No more prying eyes: This is how you protect your WhatsApp messenger

There are many reasons why you want to protect your smartphone from prying eyes.

No more prying eyes: This is how you protect your WhatsApp messenger

There are many reasons why you want to protect your smartphone from prying eyes. The world's most popular messenger service WhatsApp is also aware of this. Therefore, additional privacy measures for users are likely to come soon. This includes protecting individual chats using biometrics. How this has worked so far and what awaits WhatsApp users.

Depending on how you have set your lock screen, the contents of messages can appear on it. While these notifications can be configured in the system settings of Android or iOS, some privacy options are also implemented in the apps themselves.

So far, WhatsApp as a whole can also be protected using a fingerprint. In other words: In order to be able to open the app at all, biometric verification is necessary. It has now been announced that the current Android beta test for WhatsApp version 2.23.21.8 is testing the function of protecting individual chats with fingerprints. A beta tester on the short message platform X shows that the corresponding menus have already been created.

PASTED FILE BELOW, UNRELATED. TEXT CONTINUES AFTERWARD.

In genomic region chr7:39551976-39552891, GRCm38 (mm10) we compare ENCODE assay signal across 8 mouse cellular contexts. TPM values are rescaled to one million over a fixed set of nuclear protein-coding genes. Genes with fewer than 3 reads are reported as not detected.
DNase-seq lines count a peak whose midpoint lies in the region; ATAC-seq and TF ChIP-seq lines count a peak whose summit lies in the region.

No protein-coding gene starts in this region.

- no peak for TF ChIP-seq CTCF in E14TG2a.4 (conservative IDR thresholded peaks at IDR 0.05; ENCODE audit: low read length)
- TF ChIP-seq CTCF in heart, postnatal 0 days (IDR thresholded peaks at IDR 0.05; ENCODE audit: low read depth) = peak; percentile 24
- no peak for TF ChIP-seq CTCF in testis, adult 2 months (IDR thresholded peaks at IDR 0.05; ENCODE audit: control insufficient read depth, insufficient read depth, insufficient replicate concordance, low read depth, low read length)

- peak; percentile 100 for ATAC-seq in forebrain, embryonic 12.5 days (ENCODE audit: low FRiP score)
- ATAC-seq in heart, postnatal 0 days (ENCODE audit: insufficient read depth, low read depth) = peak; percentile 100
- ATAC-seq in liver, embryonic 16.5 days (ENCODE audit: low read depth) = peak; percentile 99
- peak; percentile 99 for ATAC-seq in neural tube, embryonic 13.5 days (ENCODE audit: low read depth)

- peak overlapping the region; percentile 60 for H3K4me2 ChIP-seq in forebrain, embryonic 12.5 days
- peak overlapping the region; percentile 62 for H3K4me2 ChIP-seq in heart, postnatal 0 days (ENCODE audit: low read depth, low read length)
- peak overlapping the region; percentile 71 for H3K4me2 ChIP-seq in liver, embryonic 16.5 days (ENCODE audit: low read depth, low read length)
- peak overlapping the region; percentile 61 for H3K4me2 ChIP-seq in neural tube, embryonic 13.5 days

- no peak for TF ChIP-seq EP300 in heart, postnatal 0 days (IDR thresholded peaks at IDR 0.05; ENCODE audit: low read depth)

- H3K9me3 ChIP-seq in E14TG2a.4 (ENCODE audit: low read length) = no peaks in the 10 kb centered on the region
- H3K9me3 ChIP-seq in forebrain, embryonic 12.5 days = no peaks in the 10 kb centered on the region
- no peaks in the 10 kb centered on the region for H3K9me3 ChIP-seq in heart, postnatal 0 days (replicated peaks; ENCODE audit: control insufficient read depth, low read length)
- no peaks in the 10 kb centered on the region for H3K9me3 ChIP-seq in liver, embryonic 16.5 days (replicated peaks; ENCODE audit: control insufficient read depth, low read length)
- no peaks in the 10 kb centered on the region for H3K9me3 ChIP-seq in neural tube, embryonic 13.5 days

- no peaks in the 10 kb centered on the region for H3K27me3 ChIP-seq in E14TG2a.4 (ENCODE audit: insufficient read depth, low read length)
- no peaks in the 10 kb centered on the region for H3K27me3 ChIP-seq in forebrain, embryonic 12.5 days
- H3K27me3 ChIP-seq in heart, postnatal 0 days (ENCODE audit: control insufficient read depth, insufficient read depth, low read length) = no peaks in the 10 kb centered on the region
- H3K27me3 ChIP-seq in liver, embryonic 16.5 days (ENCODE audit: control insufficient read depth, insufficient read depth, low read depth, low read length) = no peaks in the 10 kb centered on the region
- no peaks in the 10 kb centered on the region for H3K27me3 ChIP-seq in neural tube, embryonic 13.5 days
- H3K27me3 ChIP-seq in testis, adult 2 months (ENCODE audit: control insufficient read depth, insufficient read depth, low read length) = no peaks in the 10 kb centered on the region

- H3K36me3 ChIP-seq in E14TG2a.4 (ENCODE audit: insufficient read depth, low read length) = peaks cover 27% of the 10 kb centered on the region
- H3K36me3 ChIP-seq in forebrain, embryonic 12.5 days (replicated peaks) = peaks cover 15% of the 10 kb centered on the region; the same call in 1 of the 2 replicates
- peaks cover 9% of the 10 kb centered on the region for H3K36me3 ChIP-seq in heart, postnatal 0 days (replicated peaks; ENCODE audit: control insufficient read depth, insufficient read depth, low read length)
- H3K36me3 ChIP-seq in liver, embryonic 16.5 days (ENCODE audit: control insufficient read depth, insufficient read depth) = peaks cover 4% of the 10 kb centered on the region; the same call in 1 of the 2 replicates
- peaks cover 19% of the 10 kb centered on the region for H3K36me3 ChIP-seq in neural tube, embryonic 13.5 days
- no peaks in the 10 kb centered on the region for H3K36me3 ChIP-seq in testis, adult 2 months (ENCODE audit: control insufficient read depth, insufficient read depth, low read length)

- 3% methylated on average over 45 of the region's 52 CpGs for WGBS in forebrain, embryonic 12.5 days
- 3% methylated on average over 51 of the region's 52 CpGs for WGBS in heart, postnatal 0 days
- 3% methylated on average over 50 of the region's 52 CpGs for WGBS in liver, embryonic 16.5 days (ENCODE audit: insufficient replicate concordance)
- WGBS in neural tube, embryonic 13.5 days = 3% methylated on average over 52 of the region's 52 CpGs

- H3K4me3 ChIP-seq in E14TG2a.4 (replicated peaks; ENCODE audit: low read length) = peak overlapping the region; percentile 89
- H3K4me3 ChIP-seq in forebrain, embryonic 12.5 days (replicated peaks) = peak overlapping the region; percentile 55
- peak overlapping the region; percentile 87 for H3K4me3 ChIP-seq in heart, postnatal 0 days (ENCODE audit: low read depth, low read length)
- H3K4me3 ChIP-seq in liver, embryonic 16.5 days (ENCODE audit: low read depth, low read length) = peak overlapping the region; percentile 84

It is currently not known when WhatsApp will enable this function for all users. Until then, users have to be content with the previous function of protecting the entire app with a fingerprint.

To do this, iPhone users have to navigate through the sub-items “Account”, “Data protection”, “Screen lock” in the settings. Here you can set that Touch ID (fingerprint) or Face ID (face recognition) should be required to unlock the app. For Android users, the option can be found under "More options", "Settings", "Account", "Privacy". On both operating systems, users are then asked to set a period of inactivity after which WhatsApp should be automatically blocked.

Aside from these software-related measures, smartphone users can also purchase special films for their cell phone displays that make it almost impossible to read from the side or from a distance. The so-called “privacy protection films” refract the light from the screen so that the displayed image is only clearly visible from a frontal angle - precisely from the perspective from which you usually use your cell phone.

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